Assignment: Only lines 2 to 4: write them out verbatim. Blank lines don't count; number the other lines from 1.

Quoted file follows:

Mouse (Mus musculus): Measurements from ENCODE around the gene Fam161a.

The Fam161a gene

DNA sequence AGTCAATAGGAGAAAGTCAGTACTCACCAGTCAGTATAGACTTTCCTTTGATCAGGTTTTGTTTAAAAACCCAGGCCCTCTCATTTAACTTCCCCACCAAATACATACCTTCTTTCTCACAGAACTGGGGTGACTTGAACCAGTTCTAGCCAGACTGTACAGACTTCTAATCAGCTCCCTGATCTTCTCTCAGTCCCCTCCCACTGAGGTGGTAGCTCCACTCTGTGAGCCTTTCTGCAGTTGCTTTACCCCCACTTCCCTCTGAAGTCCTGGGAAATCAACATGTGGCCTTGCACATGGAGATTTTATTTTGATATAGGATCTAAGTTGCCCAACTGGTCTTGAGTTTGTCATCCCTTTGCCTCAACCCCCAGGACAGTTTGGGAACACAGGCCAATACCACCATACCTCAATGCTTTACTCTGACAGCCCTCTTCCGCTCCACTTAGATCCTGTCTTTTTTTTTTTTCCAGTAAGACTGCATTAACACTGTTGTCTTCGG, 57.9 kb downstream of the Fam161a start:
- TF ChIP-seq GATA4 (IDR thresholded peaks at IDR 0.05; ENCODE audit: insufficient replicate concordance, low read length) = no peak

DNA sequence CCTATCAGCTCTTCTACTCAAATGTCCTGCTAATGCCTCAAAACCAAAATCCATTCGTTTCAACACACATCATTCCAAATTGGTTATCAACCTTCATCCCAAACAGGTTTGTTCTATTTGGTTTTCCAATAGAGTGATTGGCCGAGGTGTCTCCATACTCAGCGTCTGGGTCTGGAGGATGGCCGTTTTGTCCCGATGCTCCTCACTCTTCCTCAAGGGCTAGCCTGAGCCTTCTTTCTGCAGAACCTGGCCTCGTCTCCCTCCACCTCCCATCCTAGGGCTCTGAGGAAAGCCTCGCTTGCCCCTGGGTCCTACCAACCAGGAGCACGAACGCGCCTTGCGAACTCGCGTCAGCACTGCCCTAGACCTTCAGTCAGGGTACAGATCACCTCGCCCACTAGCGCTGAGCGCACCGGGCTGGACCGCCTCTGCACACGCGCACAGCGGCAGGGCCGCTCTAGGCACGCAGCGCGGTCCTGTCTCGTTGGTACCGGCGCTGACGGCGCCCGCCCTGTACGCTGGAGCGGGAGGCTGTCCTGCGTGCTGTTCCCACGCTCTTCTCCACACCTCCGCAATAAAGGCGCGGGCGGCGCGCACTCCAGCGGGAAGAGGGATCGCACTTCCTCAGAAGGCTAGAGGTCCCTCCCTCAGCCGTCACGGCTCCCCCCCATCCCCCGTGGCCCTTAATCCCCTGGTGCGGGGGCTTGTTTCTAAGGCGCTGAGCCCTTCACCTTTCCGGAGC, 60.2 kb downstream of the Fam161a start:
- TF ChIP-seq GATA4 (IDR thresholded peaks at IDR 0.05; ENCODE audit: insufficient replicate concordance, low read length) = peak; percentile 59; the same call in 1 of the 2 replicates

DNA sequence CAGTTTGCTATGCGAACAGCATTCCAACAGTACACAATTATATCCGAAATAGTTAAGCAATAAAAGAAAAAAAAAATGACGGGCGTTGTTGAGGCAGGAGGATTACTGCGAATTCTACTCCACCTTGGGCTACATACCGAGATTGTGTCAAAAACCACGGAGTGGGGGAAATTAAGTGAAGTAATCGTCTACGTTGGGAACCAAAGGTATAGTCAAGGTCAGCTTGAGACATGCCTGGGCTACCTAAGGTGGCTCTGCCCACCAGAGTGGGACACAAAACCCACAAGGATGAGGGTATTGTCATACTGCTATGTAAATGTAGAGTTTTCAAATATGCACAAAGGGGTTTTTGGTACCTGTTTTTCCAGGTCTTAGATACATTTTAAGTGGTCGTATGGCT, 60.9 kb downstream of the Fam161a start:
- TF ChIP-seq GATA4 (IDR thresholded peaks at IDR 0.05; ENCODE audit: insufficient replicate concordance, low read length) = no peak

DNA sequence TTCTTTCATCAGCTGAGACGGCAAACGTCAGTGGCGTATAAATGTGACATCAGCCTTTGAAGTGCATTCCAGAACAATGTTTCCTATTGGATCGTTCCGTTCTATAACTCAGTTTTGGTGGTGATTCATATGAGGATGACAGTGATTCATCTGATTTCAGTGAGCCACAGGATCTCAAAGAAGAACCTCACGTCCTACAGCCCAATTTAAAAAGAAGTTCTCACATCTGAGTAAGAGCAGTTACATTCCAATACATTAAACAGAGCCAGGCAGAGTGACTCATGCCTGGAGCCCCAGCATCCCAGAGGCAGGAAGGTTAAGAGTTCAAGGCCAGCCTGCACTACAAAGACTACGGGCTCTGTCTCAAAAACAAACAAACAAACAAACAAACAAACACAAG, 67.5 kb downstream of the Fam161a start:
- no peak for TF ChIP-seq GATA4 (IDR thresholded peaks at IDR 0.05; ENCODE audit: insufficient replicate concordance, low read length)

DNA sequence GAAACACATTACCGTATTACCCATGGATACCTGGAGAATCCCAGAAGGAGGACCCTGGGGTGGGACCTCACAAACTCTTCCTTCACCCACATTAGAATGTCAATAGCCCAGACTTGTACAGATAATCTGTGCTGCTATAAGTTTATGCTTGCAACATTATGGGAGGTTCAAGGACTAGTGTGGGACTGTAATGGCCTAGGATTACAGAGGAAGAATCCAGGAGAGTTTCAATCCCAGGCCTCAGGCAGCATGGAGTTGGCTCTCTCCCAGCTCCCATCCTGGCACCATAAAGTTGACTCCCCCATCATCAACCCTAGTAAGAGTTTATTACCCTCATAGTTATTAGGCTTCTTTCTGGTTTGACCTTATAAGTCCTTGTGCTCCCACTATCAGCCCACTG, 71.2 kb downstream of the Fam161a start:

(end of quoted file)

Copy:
The Fam161a gene

DNA sequence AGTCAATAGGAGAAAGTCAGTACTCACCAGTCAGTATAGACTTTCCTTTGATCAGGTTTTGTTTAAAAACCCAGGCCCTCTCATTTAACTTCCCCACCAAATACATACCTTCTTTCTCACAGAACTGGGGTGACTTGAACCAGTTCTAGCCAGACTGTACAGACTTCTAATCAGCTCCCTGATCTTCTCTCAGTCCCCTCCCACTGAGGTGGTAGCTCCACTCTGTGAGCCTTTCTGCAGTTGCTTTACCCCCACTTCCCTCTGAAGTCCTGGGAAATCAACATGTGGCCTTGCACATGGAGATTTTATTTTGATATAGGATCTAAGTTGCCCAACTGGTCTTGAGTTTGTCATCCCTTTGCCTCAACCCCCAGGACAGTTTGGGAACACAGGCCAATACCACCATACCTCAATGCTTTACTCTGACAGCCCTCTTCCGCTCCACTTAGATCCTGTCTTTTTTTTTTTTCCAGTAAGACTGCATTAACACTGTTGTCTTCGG, 57.9 kb downstream of the Fam161a start:
- TF ChIP-seq GATA4 (IDR thresholded peaks at IDR 0.05; ENCODE audit: insufficient replicate concordance, low read length) = no peak